STEREOGUM: I can understand that. I’m from Oklahoma; we had pretty brutal winters there. Is your place in Bozeman out in the country?
LYTLE: Actually, no. I live in town, but I feel like I still get the best of both worlds. I enjoy having my modern conveniences, but from my front doorstep I can be running from bears or dying of hypothermia out in the woods in about 15 minutes. It’s a weird existence. Living so close to the wilderness, I can wake up at 6 a.m. and watch the sunrise from some place way out in the woods, and then still manage to make it home to have dinner at my own house that night. I really appreciate that. I love living someplace where I can easily have a day trip to the country — you know, seeing elk and hiking around on mountains — but still be at home at night to fall asleep in my own bed while watching Frasier. I’ve never lived someplace where there was such an extreme contrast — you can go from the city to the country almost instantly.
STEREOGUM: It’s interesting to think about this as music made by someone who was trapped indoors due to the winter weather.
LYTLE: I love that, though. That’s how people used to do things. Your life and your work and your chores were sort of dictated by the weather. There’s something … I don’t know, I just like the natural rhythm of that. I’m pretty sensitive to my environment, so it makes more sense to me to work this way — rather than working with the air conditioning blasting on me and under artificial light, surrounded by bags of cocaine. [Laughs]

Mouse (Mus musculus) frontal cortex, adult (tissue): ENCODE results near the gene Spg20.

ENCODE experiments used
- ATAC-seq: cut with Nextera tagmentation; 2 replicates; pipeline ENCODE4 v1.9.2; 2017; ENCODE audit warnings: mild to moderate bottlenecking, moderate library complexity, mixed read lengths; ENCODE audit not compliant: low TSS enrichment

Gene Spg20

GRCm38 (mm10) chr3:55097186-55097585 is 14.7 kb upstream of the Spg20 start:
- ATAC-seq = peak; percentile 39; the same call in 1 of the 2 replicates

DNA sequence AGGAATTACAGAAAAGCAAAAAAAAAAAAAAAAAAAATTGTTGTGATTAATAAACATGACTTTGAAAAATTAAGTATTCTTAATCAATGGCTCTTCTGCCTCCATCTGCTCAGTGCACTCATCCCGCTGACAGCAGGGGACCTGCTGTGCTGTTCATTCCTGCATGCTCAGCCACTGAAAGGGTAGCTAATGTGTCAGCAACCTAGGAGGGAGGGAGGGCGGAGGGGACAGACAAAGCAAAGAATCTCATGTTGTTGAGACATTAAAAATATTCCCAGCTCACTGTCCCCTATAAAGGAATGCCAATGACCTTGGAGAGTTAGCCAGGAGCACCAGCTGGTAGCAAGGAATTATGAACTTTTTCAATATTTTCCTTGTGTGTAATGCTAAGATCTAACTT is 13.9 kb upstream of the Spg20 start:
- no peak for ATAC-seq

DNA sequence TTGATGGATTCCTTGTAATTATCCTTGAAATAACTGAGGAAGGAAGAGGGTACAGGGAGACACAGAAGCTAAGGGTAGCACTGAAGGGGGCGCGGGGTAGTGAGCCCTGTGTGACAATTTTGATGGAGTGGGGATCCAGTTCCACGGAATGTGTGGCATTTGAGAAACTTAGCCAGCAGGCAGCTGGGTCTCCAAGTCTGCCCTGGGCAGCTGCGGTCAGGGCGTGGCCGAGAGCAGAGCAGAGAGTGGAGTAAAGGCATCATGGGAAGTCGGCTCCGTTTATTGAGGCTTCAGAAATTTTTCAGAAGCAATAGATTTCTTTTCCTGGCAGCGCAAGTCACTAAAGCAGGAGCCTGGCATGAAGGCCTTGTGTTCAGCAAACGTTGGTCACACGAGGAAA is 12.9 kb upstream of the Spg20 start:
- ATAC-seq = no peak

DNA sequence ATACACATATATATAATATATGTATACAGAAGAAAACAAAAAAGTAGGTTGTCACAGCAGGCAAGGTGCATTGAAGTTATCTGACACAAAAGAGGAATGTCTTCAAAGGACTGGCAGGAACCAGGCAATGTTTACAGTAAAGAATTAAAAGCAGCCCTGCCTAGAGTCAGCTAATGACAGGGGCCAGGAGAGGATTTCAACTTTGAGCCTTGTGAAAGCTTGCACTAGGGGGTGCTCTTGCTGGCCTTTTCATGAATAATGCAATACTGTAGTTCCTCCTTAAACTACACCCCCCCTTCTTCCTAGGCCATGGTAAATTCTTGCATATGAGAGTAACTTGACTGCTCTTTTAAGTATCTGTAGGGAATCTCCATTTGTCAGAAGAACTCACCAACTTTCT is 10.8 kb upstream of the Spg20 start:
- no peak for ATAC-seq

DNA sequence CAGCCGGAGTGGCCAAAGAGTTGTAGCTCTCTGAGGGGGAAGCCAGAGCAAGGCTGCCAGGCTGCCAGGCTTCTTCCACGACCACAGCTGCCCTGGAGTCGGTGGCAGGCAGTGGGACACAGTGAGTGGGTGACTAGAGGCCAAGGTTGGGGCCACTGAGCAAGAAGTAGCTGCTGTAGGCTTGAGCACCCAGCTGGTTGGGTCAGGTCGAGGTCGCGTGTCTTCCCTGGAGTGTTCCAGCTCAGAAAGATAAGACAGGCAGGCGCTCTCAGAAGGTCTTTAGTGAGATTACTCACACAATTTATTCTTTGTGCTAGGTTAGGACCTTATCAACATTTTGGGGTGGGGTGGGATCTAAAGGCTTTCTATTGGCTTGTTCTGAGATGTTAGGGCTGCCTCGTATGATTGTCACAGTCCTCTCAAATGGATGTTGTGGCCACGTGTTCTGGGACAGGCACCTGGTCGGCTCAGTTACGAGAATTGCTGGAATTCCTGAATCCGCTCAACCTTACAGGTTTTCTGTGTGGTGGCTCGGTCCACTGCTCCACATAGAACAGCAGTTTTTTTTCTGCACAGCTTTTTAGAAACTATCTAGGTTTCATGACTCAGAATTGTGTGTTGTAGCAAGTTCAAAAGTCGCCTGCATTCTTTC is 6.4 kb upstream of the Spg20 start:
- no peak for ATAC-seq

STEREOGUM: Do you suffer from seasonal affective disorder? Like, do you get bummed during the winter months? Because that would certainly influence the mood of the music as well.
LYTLE: Yeah, I do, but I also really look forward to the winter. I do a lot of cross-country skiing and things like that. It’s so beautiful where I live. You know, it will snow for a couple of days and then the sun will come out for a few days and it will just be amazing. It’s usually at the end — during that last month or so of winter — when the snow isn’t pretty anymore and the roads are constantly muddy. That’s usually when people are kind of at their wits’ end. That being said, I really love the winter as much as the summertime. It’s just easier to stay indoors and work when it’s cold out.
STEREOGUM: Are you someone who tends to work thematically, or do those things usually reveal themselves to you as the record comes together? I was just thinking about that because Dept. Of Disappearance has such a coherent, unifying thread running throughout: lost people, maps, dislocation, being found ….